The frequency of mass shootings is uniquely American.

Second Amendment

It’s now as American as baseball, hot dogs, apple pie and Chevrolet.

     The mass shooting at the Fourth of July parade in Highland Park, Ill., was just another reminder of who we are.

     After myriad tragedies of gun violence in America — at a school, church, concert, store or location anywhere from sea to shining sea — we hear the same claim: “This is not who we are.”

     It is who we are in the American shooting gallery.

     What happened in Highland Park wasn’t some isolated incident. More than 220 people were shot and killed over the Fourth of July weekend. And that weekend wasn’t that different from others this year. There have been 315 mass shootings across the nation since Jan. 1. That number will be higher by the time you read this. There have been some 22,500 deaths caused by gunfire.

     The frequency of mass shootings is uniquely American. No other country experiences this. It is who we are.

     The main reason for these shootings isn’t that America has more mental problems than any other country. Does anyone really believe there are no mentally unstable people in Britain, Australia and all the other countries where mass shootings are rare? No,  the main reason is the unchecked proliferation here of guns, specifically of assault-style rifles, weapons of war, the weapons of choice of the mass murderers.

     Sure, we need better care for the mentally ill. Yes, some tragedies could be prevented by the recent legislation to promote red-flag laws for intervention in cases where someone is a serious danger.

     But when someone wanting to commit mass murder can easily get an assault-style rifle and high-capacity magazines for quickly firing over 70 rounds at spectators at a parade, the reason is clear.

     Robert Crimo III was “a law-abiding citizen” when he bought the rifle used at the parade. At least he was in the terms used by those who insist on no restrictions for gun purchases by “law-abiding citizens.” He had no felony conviction then.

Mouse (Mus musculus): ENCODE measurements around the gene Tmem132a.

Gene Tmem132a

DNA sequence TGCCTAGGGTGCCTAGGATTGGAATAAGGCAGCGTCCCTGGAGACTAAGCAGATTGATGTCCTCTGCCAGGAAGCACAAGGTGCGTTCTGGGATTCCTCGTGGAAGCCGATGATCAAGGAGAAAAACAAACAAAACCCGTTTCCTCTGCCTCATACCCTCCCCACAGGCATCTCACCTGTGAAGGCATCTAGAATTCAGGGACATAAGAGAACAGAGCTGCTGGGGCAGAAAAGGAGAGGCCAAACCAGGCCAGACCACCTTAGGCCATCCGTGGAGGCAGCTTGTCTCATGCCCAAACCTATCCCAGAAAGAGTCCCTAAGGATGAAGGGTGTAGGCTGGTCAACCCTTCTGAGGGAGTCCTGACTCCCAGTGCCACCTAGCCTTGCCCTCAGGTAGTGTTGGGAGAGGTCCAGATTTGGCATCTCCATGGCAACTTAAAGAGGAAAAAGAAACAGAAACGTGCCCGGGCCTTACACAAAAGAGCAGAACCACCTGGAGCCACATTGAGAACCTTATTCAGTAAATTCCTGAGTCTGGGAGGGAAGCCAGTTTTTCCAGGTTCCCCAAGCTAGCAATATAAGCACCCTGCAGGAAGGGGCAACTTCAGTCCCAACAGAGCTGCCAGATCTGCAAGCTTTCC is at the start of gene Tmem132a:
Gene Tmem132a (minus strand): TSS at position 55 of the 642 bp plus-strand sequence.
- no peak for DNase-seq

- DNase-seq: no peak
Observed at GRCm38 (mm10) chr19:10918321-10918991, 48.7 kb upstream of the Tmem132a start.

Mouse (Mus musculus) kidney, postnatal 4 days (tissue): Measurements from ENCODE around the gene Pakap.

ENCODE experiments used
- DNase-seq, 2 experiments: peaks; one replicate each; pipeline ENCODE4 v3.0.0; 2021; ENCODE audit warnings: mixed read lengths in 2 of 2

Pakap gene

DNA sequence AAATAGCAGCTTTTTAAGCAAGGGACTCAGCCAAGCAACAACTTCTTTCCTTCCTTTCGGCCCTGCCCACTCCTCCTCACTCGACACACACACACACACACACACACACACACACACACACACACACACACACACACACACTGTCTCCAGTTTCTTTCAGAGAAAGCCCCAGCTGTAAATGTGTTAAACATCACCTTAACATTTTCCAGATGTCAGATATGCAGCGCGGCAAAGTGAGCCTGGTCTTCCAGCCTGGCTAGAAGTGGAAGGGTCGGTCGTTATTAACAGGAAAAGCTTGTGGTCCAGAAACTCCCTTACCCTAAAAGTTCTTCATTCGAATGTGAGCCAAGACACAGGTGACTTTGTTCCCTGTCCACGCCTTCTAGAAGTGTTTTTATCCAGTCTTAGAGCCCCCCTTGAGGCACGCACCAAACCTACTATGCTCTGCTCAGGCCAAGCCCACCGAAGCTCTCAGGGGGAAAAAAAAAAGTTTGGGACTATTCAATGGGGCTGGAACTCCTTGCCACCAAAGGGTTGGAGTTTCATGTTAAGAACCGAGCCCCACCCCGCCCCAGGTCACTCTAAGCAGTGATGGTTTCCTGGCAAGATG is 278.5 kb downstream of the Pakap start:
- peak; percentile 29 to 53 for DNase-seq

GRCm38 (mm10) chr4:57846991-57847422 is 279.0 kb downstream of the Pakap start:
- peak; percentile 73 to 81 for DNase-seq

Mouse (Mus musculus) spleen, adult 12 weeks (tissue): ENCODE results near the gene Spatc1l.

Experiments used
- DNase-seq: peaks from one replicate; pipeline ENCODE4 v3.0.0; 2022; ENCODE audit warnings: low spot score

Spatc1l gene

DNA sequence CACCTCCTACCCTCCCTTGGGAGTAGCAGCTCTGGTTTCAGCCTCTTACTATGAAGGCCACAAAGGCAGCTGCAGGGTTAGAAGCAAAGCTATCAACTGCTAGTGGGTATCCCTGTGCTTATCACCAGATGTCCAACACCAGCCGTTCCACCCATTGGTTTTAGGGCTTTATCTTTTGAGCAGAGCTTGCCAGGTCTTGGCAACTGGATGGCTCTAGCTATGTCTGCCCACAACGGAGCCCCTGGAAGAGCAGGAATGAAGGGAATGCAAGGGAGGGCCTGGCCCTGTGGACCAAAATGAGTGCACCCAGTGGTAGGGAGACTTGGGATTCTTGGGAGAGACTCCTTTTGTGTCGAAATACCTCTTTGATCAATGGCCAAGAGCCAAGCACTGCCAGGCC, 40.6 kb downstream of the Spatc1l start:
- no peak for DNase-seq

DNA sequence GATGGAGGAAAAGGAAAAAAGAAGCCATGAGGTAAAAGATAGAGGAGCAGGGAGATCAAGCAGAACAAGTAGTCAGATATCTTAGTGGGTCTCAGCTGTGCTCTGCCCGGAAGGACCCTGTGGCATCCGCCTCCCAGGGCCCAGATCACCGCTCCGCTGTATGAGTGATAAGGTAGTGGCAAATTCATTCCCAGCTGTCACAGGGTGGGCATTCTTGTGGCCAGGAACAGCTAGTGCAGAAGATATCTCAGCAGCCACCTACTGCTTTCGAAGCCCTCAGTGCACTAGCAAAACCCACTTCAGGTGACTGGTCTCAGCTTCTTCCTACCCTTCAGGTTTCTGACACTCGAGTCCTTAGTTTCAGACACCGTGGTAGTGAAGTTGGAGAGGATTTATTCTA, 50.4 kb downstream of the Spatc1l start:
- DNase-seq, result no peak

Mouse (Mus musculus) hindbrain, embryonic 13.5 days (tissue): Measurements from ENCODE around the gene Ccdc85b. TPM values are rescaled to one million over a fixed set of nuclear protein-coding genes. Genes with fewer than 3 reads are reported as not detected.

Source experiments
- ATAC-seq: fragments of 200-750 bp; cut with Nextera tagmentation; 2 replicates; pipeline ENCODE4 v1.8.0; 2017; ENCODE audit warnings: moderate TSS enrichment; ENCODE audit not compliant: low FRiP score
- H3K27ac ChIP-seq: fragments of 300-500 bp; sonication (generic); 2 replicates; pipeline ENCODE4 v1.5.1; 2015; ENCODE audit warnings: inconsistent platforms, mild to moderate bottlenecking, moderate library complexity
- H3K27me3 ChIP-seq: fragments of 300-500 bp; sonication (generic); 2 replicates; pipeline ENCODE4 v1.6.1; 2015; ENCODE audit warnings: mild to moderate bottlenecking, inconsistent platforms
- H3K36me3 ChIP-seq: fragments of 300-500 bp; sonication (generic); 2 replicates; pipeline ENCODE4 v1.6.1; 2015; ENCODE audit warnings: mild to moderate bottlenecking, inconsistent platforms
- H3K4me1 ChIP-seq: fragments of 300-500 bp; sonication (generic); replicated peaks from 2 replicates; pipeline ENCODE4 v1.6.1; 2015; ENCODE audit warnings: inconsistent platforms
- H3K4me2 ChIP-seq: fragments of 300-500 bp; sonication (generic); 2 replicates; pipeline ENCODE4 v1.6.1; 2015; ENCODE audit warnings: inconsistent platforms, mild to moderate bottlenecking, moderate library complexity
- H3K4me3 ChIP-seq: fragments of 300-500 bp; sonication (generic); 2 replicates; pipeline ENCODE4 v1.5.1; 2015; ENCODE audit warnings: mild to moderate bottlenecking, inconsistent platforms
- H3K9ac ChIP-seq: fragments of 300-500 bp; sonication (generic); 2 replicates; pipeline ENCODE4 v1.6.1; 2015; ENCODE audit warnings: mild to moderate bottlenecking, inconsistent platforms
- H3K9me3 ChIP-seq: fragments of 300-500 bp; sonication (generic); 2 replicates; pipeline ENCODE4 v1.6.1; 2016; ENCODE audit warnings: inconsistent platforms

He wasn’t yet 21. So what? Congress just declined to set that age as a requirement for purchase of one of those weapons of war that so eviscerate the facial features of victims that it’s difficult to identify them. If there had been a more extensive background check, could reasons have been found to block his purchase? Maybe. But background checks have been weakened with loopholes. Quick purchase is allowed if nothing is immediately uncovered. That’s the work of gun lobbyists. They are interested in protecting sales of expensive assault-style rifles with a huge profit. Saving anything else is not their interest.

     Even getting provision for encouraging states to pass red-flag laws was tough, especially in the House, where so many members feared that anything displeasing to the NRA could hurt chances of re-election.

     Opposition to halting the sales of military-style rifles designed for killing humans in combat is stirred by the slippery-slope argument: If they ban sales of assault rifles, next they’ll come to take away all of your guns. Nonsense. Could you imagine the Supreme Court now going along with anything involving taking away Second Amendment rights ingrained in court decisions?

     The Supreme Court, however, has said that some restrictions on types of weapons could be approved by Congress. For example, machine guns are banned.

     After all, the Founding Fathers didn’t in their debates on the Constitution ever insist that semi-automatic muskets with high-capacity magazines would be essential for a well-regulated militia.

     Sales of weapons of war increase. Frequency of their use as though in war increases, too. States like Indiana even do away with permits to carry a gun.            

     This is America. This is who we are: 

     Baseball, hot dogs, apple pie and shoot away.     

Jack Colwell is a columnist for The Tribune. Write to him in care of The Tribune or by email at

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